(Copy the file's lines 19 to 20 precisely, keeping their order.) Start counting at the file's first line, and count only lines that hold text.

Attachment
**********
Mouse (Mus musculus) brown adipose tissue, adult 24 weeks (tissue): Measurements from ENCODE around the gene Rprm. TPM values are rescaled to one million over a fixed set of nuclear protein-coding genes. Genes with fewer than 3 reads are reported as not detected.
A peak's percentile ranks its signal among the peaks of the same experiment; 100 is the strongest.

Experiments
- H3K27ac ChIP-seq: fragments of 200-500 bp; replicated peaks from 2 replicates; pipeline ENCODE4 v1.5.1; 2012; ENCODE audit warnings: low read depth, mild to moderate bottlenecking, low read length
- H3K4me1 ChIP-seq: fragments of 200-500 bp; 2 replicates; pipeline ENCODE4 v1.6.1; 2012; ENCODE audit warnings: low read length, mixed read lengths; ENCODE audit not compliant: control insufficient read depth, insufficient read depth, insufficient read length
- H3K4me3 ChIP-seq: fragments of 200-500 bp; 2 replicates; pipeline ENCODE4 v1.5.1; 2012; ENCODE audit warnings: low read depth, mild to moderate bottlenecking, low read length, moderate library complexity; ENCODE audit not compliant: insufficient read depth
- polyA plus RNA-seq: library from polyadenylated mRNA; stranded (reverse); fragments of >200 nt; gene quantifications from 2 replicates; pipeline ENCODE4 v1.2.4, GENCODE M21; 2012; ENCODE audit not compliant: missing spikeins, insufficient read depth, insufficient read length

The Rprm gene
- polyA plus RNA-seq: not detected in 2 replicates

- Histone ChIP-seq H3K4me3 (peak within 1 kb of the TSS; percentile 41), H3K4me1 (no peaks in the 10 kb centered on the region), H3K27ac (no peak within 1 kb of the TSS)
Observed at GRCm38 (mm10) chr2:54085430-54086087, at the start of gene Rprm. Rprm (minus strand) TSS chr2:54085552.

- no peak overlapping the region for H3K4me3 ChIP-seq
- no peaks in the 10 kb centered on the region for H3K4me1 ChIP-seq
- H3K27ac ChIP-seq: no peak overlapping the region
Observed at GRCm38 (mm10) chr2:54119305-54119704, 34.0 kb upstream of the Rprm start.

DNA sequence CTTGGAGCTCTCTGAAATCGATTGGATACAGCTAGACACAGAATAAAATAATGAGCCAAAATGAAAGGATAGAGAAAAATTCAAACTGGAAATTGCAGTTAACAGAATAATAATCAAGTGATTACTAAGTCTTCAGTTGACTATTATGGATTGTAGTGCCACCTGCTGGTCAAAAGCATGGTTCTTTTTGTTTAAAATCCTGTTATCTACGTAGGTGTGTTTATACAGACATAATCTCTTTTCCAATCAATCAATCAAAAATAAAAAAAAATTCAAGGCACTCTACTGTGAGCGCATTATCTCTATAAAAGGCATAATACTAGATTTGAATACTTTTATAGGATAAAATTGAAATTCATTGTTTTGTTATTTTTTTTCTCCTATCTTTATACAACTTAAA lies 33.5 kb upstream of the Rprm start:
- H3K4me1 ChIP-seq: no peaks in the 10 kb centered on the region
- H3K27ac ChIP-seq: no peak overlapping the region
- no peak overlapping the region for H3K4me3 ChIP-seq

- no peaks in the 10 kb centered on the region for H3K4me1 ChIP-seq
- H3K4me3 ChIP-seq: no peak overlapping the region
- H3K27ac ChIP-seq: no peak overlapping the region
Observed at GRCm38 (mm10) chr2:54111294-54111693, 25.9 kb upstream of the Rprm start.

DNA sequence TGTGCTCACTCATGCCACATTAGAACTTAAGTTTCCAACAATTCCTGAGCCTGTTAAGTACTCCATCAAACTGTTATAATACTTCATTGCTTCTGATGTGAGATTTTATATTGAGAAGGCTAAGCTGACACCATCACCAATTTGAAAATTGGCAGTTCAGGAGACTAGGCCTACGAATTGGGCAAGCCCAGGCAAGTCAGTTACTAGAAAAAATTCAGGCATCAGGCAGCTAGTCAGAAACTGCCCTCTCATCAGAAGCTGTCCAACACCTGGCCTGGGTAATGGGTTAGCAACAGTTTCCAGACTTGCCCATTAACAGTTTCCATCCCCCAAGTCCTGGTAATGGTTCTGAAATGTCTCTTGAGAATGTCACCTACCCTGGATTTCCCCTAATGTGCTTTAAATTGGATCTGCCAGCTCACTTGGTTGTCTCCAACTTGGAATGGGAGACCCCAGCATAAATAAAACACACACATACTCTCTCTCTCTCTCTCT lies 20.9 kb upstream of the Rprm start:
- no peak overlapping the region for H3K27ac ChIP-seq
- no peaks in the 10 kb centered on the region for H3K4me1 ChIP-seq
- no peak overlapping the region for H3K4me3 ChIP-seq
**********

- no peak overlapping the region for H3K4me3 ChIP-seq

- no peaks in the 10 kb centered on the region for H3K4me1 ChIP-seq